Kicking Russia Off of SWIFT Might Not Be the Nuclear Option

But additional economic sanctions under study could be more devastating to Moscow than the last ones were.

By , a national security and intelligence reporter at Foreign Policy, and , a diplomacy and national security reporter at Foreign Policy.
U.S. President Joe Biden and Russian President Vladimir Putin
U.S. President Joe Biden and Russian President Vladimir Putin
U.S. President Joe Biden and Russian President Vladimir Putin are seen prior to the U.S.-Russia summit at the Villa La Grange in Geneva on June 16. Brendan Smialowski/AFP/Getty Images

At a congressional hearing on Tuesday, the chairperson of the Senate Foreign Relations Committee fired a shot across the bow at Russia as it amassed forces near Ukraine’s borders: Invade Ukraine, and we’ll destroy your economy. 

“I want to be crystal clear to those listening to this hearing in Moscow, Kyiv, and other capitals around the world: A Russian invasion will trigger devastating economic sanctions, the likes of which we have never seen before,” Sen. Bob Menendez said.

The warning reflected growing alarm in Washington that Russia was staging its forces for a second invasion of Ukraine—one that could be far bloodier and more drawn out than in 2014. But with U.S. President Joe Biden ruling out the possibility of a U.S. military deployment to Ukraine, it also underscored how sanctions have become the primary weapon of choice in Washington’s response to Russian aggression.

At a congressional hearing on Tuesday, the chairperson of the Senate Foreign Relations Committee fired a shot across the bow at Russia as it amassed forces near Ukraine’s borders: Invade Ukraine, and we’ll destroy your economy. 

“I want to be crystal clear to those listening to this hearing in Moscow, Kyiv, and other capitals around the world: A Russian invasion will trigger devastating economic sanctions, the likes of which we have never seen before,” Sen. Bob Menendez said.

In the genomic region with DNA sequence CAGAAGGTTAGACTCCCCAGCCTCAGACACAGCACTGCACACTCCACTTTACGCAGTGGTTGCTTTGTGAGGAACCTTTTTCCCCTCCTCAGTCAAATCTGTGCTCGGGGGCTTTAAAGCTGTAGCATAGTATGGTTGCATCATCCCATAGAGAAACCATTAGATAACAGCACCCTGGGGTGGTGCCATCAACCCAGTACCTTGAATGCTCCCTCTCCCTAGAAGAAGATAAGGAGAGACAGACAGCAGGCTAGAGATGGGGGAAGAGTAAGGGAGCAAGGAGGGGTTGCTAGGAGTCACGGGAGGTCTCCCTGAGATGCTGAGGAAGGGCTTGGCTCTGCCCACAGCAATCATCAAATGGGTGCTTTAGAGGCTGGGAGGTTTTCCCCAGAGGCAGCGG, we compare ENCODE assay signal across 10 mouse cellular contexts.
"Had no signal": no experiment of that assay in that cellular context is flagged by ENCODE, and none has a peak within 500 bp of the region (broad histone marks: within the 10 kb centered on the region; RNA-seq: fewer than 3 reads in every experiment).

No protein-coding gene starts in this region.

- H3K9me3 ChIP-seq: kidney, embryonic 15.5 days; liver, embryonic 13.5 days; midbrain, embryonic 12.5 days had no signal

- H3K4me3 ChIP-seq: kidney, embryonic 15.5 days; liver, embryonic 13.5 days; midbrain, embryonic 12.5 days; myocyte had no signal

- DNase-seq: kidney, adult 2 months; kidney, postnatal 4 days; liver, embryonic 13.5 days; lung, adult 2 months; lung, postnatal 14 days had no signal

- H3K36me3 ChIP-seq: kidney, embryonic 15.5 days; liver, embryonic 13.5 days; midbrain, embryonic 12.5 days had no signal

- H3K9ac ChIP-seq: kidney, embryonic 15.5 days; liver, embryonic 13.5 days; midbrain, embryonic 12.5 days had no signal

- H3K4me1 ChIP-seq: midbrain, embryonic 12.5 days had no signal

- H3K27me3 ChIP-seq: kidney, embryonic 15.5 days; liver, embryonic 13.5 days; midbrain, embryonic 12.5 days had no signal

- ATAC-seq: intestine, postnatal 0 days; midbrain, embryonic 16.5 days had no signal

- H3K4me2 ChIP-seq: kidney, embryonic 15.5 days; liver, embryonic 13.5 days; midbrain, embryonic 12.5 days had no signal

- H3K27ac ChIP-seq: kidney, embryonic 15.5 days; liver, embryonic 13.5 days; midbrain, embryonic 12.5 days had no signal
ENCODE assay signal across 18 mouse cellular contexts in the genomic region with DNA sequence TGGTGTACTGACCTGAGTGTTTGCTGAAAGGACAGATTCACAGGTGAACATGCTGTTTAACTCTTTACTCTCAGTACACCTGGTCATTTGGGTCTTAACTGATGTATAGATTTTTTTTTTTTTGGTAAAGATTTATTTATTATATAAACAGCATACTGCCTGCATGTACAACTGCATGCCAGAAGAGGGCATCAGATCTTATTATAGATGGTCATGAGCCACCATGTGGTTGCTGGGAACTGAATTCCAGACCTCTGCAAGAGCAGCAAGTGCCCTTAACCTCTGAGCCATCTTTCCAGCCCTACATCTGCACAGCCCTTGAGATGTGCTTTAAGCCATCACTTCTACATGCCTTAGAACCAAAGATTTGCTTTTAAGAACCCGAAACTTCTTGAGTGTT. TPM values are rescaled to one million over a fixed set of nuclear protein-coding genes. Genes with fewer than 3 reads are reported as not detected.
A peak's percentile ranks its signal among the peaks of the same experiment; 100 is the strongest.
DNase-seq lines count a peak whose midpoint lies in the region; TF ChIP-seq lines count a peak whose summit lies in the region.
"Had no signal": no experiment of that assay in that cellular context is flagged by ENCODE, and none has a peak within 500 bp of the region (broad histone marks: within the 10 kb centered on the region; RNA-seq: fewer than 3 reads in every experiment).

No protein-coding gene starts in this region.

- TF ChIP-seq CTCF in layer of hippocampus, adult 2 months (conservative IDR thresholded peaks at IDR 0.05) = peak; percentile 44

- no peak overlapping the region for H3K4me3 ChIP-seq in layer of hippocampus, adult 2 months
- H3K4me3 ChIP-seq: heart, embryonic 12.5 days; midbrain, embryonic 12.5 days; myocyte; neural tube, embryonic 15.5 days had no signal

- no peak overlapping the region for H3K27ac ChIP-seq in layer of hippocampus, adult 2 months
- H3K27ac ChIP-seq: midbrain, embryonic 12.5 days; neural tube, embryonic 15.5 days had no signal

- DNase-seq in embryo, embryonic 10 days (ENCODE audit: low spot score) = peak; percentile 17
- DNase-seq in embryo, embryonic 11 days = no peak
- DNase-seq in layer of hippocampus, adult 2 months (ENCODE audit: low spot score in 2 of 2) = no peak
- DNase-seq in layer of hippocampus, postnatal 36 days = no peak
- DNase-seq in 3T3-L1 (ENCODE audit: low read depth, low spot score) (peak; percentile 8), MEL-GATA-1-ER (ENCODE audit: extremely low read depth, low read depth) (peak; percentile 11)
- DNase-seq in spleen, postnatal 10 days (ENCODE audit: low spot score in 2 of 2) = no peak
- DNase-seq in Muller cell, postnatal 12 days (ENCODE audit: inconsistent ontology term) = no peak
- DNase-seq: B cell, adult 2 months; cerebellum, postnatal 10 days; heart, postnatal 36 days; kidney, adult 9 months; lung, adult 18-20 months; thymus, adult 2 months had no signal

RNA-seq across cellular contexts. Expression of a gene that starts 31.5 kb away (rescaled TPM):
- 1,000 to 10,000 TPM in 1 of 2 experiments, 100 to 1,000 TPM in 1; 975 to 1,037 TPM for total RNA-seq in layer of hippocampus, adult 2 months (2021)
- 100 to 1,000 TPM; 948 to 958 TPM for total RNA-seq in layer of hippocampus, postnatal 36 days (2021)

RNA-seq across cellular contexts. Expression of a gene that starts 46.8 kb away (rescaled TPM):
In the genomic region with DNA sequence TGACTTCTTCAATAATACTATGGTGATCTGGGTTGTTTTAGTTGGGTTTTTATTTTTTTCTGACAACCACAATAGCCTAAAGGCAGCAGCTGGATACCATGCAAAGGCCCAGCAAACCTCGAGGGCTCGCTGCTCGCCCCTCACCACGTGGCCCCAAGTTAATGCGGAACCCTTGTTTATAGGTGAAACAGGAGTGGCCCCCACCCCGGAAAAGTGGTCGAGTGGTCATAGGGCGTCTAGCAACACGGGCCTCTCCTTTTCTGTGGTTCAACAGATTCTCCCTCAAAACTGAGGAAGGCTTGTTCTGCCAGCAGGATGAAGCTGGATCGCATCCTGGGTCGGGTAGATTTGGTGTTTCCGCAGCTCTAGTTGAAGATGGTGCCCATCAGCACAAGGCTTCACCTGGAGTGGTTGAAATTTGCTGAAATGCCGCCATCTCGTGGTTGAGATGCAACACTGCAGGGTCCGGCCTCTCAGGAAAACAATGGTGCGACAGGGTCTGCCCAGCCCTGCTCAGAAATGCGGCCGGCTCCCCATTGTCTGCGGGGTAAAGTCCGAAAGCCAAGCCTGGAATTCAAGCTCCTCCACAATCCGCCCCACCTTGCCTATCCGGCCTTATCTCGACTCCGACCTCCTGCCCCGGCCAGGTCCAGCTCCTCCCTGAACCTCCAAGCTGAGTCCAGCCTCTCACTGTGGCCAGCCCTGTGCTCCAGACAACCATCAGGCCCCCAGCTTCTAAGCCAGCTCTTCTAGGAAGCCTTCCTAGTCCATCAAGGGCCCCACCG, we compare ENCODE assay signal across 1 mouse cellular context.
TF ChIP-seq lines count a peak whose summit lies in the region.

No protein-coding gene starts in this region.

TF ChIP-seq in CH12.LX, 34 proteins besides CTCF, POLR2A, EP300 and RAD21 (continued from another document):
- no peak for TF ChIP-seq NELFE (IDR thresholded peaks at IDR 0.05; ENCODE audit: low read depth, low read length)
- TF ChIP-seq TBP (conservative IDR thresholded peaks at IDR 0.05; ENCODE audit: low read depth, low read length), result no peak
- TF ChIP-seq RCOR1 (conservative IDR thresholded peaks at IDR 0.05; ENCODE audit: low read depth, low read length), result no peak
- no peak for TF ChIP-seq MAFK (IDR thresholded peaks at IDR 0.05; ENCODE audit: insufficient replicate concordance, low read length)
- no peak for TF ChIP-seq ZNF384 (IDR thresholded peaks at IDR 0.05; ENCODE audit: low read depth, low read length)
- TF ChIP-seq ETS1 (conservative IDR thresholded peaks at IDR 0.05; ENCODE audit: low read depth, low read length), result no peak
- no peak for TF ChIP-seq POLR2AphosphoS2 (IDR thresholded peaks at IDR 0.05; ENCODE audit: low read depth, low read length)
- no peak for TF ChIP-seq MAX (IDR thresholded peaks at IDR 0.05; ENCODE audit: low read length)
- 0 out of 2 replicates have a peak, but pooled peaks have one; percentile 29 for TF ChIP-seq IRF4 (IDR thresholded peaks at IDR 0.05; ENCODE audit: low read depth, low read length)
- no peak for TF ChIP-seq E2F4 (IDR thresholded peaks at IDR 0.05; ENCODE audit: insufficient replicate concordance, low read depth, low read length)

The warning reflected growing alarm in Washington that Russia was staging its forces for a second invasion of Ukraine—one that could be far bloodier and more drawn out than in 2014. But with U.S. President Joe Biden ruling out the possibility of a U.S. military deployment to Ukraine, it also underscored how sanctions have become the primary weapon of choice in Washington’s response to Russian aggression.

After Biden and his Russian counterpart, Vladimir Putin, spoke on Tuesday, U.S. National Security Advisor Jake Sullivan said the United States was willing to go further than it did in 2014. U.S. officials have said they’re considering a wide variety of options, including potentially kicking Russia off of the Society for Worldwide Interbank Financial Telecommunication (SWIFT), the bank messaging cooperative that underpins much of the global financial system. 

Russian individuals and companies are already subject to a wide variety of sanctions over the 2014 invasion of Ukraine and annexation of Crimea as well as for election interference, cyberattacks, human rights abuses, the use of chemical weapons, and dealings with regimes in North Korea, Syria, and Venezuela. What more can the United States do, and would any of it actually work?

Just what options are on the table?

This is not Washington’s first rodeo with Russia sanctions. Although the Biden administration is keeping its cards close to its chest about specific steps, experts and former sanctions officials said potential targets include Russian banks, state-owned companies, the Russian Direct Investment Fund, and Kremlin-linked oligarchs. Other options are cutting the country off from SWIFT and expanding sanctions on the trade of Russian sovereign debt in the secondary market.

Brian O’Toole, a former U.S. Treasury Department official and expert on economic issues with the Atlantic Council, believes the United States and its European allies will target Russian banks that service Russia’s government elite, including Russian development bank VEB, as an early step before targeting larger commercial banks, such as Sberbank of Russia.

“Sberbank has some 50 percent of the consumer market in Russia, so [sanctions] would have a big impact on ordinary Russians,” O’Toole said. “Whereas if you go after VEB, which is essentially like a glorified piggy bank for the Kremlin … you essentially target the cronies, the power center around Putin first.” (VEB has been linked to Russian spy rings in the United States in the past.) 

Target selection is a delicate process, made all the more difficult by Russia’s deep integration in the world economy. In the wake of Russia’s 2014 invasion of Ukraine, the United States rolled out limited sectoral sanctions that banned certain financial interactions with the Russian defense, finance, and energy sectors.